Wakaba Elementary School Festival


This past weekend one of my elementary schools in Noheji had a school festival.  Taylor and I were invited to attend.  The teachers and students were particularly interested in having us participate in the “English Games” portion of the festival.

Before I talk about the games let me set the scene.  Usually when I visit a school, the appearance of the outside of the building makes it look like the inside could be vacant.  There are only a handful of cars parked outside and the only sign of activity is revealed at the moment when the students inside realize I am right outside their window and venture out of their seat to shout, “Hello!” On the festival day, however, cars lined the streets surrounding the entrance to the school.  There were pop-tents set up outside and colorful banners hung on the side of the building.  The windows were filled with colorful paper decorations, and many people were milling around outside.

We entered the school to find the hallways packed with children and their parents, and sometimes grandparents, waiting to participate in the game stations set up in the classrooms.  The hallways and classrooms were covered wall to wall with student art.  I was particularly impressed with one fifth grade class’s art project.

One example

One example

As with all of my school visits, we were first ushered in to wait for a formal greeting, and in this case, from the principal in his office.  We immediately found ourselves with cups of delicious, hot green tea in front of us to enjoy while we waited.

After the greeting and introducing Taylor, we proceeded to the “English Games.”

The first game was “Magnet Fishing.”  I was greeted at each classroom and hallway corner with a chorus of young voices declaring, “Ju-ri sensei! Ju-ri sensei!”  I can’t deny that I enjoy that greeting, each time.  The students in the magnet fishing game incorporated English into the game by telling us the name of the fruit, vegetable, sea creature, or color that we lure into a catch.  I caught asparagus and grapefruit.  Taylor caught a tuna.



After that game, we went to “Ball Toss,” where the student congratulate the participant when they toss a ball and make it into a compartment by saying, “Great! Nice ball,” in unison.  My horrible aiming disability was highlighted in this activity.  My shooting average was a healthy .333 from the field.

Next we went to “Bowling.”  The pins consisted of large, plastic bottles with laminated artwork taped to the front.

Our last event was “Pin the Parts on the Face.”  I must confess that this title came out of a conversation that I had with a translator and a teacher.  It went something like this:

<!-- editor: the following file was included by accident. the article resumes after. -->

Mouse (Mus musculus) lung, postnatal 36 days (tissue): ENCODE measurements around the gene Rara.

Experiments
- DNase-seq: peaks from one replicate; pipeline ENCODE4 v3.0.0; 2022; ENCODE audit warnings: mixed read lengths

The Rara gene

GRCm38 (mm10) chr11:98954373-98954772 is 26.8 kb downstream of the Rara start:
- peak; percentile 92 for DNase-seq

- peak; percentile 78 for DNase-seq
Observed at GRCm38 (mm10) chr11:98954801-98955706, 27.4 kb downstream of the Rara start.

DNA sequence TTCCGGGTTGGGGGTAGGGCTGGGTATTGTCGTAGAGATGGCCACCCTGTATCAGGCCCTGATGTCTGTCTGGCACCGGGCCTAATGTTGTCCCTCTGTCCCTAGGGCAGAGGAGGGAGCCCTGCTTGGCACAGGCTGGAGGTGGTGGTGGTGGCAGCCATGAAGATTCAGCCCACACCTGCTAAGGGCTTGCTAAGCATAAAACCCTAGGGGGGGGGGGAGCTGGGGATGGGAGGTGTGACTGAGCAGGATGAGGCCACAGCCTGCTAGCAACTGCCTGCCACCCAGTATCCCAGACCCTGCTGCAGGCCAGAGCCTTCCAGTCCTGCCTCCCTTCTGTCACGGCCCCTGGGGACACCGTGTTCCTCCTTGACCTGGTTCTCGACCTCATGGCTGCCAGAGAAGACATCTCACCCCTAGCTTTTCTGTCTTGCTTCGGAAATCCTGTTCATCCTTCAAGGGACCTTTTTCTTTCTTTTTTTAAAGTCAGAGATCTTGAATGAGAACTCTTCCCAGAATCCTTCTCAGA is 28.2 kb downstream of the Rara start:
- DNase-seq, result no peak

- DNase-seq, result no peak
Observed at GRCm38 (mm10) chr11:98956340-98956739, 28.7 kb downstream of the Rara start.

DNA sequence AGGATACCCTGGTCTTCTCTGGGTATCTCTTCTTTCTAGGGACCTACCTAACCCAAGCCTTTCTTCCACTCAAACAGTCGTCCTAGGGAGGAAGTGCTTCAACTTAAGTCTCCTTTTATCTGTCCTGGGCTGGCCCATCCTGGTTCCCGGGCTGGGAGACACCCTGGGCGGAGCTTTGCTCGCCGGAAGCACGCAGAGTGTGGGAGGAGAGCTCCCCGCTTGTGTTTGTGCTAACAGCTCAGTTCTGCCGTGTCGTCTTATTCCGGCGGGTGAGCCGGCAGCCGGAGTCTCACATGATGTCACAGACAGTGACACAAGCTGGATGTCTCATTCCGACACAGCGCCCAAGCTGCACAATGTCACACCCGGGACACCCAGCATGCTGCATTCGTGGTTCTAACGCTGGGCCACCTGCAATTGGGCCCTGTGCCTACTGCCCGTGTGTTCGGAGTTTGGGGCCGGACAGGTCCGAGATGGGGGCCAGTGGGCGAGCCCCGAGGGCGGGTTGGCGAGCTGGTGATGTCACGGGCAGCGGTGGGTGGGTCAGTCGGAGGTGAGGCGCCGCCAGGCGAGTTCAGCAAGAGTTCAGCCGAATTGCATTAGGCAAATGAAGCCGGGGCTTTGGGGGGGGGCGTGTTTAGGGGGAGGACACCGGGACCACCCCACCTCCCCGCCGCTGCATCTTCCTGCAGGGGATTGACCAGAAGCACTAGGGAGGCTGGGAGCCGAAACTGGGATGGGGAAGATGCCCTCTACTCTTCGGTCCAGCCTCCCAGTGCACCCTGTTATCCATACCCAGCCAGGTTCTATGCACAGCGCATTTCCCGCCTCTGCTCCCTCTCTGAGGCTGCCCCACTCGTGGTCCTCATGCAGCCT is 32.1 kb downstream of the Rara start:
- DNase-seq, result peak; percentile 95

Translator: What do you call the game, in English, where a person is blindfolded and they must put a mouth on a face?

Me: Oh… um… the name of the game?

T: Yes, when there is a face with no mouth, and the person has to… put… (motions a person feeling around in front of them, holding a mouth).  What do you call this game in English?

Me: Hmmm… I think traditionally, we call it “Pin the Tail on the Donkey” because there would usually be a donkey, and you have the tail.  So, I guess there isn’t one, specific name for that game.  It depends on the picture.

T: So… Pen? Pen the tail?

Me: Oh sorry, Pin.  Pin.  Like a needle, but no hole (motions the loop on the end of a needle).  Pin (motions pinning).

T: Pin! Oh, okay! (Translates in Japanese to the teacher working with us.)

Me: So, I guess we would say, “Pin the Mouth on the Man,” or, “Pin the Nose on the Lady.”

T: Oh, but we have many face parts.

Me: Okay, so, how about… “Pin the Parts on the Face”?

This became the official English name of the game, printed on the festival schedule and on a poster outside the classroom where the event took place.

Taylor's face

Taylor's face

After a delicious lunch of curry rice at the school, we made one last circuit through the hallways, returning “hello’s” at every corner, and headed home.

Students at lunch

Students at lunch

Want to see more pictures including our first ever video on Flickr?  Click here.


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2 Responses to “Wakaba Elementary School Festival”

  1. sarah austad Says:

    The kids are sure cute. They look like they’re having fun. Let me know if you want me to send my Alaska activities to use, Julie. Take care.

  2. peter Says:

    Maybe they meant “Mr. Potato Head.” That would make a good name for any kind of game, really.

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